Reviewed by Chris Arnsby. Richard Skinner: "Hello and welcome to Top of the Pops."
Janice Long: "And we've got some great stuff for you tonight like The human League, Spandau Ballet, and the Thompson Twins." Richard Skinner: "Absolutely right, but first here's Culture Club, and my tip for next week's number one, the Church Of The Poison Mind."
 Culture Club: Church Of The Poison Mind. Richard Skinner's not much of a soothsayer. Church Of The Poison Mind has peaked. It's been blocked from number one by David Bowie, and now coming up behind it fast is a song that is going to be massive.
 The Human League: (Keep Feeling) Fascination. The video for this song starts with a great visual gag as an orange "you are here" dot on a map (hand drawn by the look of it, to avoid infringing Ordnance Survey copyright) becomes a real dot painted over a house, car, and road junction. It's an impressive piece of work. The paint smooths a lot of detail from the house and it ends up looking like something from a giant Monopoly set. The road junction is still there between First and Third Avenue (E13 8AR) but the house has long gone. You can see in the video that the whole area is boarded up for redevelopment. The graffiti on the wall behind the boys playing football reads LEB C/OFF (London Electricity Board Cut Off?) rather than the profanity I was hoping for when I hit pause.
 F.R. David: Words. Cripes, BBC4 have left in Janice Long's name check for J-n-th-n K-ng. They are usually very careful to cut out these references.
 Twisted Sister – “I Am (I’m Me). Back in 1983 I misheard the lyrics as "I am, I'm mean." Being an unsophisticated 11 year old I thought the idea of a group of hairy men proclaiming their meanness, while dressed as pantomime dames, was hysterically funny. Now, a with little bit of hindsight -and knowing the correct song title- I don't find Twisted Sister quite so rubbish. They put on a good show. The lead singer head bangs away furiously as if he's trying to shift a particularly stubborn nit colony, and the crowd have been told to pump their fists; which they do, uncertainly and self-consciously, and with the traditional Top of the Pops audience inability to keep to the beat of the song.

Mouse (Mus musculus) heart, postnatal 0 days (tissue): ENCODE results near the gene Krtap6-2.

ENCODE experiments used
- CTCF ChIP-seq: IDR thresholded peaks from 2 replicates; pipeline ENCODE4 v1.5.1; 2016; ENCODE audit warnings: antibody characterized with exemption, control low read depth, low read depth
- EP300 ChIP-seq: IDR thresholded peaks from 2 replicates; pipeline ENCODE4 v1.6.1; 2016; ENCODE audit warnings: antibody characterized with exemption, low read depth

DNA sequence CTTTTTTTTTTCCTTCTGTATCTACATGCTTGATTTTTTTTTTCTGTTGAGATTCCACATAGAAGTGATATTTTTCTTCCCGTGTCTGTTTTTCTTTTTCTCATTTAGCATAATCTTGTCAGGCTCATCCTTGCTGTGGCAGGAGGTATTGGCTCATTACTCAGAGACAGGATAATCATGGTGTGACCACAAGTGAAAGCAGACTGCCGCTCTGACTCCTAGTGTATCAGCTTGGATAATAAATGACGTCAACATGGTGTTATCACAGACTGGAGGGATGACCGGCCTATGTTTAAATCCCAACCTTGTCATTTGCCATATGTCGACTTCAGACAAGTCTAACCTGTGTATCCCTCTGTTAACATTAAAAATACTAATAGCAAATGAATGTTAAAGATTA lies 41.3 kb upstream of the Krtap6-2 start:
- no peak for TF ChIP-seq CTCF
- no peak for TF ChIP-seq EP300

Toto: Rosanna. Toto are back with a song that "really scooped the Grammy's" I didn't even know they had category for blandest song. For reasons that never become clear this promo film is about Toto performing behind a fence at some sort of post-nuclear laundry. Mercifully Top of the Pops cuts the film short before the synthesiser solo really has a chance to kick in.
 Heaven 17: Temptation. Like me you might remember this song from the 1992 remix. Which puts me in the odd temporal position of watching a repeat from 1983, and finding it reminds me of something which hadn't happened yet when the programme was made.
 Thompson Twins: We Are Detective. On video, because they are touring America according to Janice Long.
 Spandau Ballet: True. And here it is. The song that would go on to be a million first wedding dances. It's a wonder the audience don't just spontaneously pair up and start slow dancing. Now that we've had this, and Come On Elieen, we only need Opposites Attract by Paula Abdul and we can wrap the eighties up and mark them done.
 David Bowie: Let's Dance. Still on film.
 Michael Jackson: Beat It. Top of the Pops closes with the audience dancing to Michael Jackson's latest hit.